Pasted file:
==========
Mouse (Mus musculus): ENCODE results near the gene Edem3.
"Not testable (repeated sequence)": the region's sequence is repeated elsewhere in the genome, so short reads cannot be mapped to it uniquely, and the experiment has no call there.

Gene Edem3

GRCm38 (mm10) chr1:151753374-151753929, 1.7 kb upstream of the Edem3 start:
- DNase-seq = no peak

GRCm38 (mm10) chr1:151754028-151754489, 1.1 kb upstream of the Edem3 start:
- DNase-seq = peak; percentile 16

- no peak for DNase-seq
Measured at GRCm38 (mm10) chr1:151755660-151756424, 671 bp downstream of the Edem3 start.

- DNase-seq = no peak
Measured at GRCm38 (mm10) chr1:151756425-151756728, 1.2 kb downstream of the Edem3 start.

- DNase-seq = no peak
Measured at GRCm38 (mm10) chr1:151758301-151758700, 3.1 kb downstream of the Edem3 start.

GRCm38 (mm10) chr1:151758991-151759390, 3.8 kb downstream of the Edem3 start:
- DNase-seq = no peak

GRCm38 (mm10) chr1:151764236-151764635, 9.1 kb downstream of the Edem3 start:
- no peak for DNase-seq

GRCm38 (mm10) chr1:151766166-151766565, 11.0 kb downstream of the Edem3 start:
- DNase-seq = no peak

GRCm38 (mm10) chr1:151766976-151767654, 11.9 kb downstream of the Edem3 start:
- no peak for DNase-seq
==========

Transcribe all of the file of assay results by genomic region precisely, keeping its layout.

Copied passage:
Mouse (Mus musculus): ENCODE results near the gene Edem3.
"Not testable (repeated sequence)": the region's sequence is repeated elsewhere in the genome, so short reads cannot be mapped to it uniquely, and the experiment has no call there.

Gene Edem3

GRCm38 (mm10) chr1:151753374-151753929, 1.7 kb upstream of the Edem3 start:
- DNase-seq = no peak

GRCm38 (mm10) chr1:151754028-151754489, 1.1 kb upstream of the Edem3 start:
- DNase-seq = peak; percentile 16

- no peak for DNase-seq
Measured at GRCm38 (mm10) chr1:151755660-151756424, 671 bp downstream of the Edem3 start.

- DNase-seq = no peak
Measured at GRCm38 (mm10) chr1:151756425-151756728, 1.2 kb downstream of the Edem3 start.

- DNase-seq = no peak
Measured at GRCm38 (mm10) chr1:151758301-151758700, 3.1 kb downstream of the Edem3 start.

GRCm38 (mm10) chr1:151758991-151759390, 3.8 kb downstream of the Edem3 start:
- DNase-seq = no peak

GRCm38 (mm10) chr1:151764236-151764635, 9.1 kb downstream of the Edem3 start:
- no peak for DNase-seq

GRCm38 (mm10) chr1:151766166-151766565, 11.0 kb downstream of the Edem3 start:
- DNase-seq = no peak

GRCm38 (mm10) chr1:151766976-151767654, 11.9 kb downstream of the Edem3 start:
- no peak for DNase-seq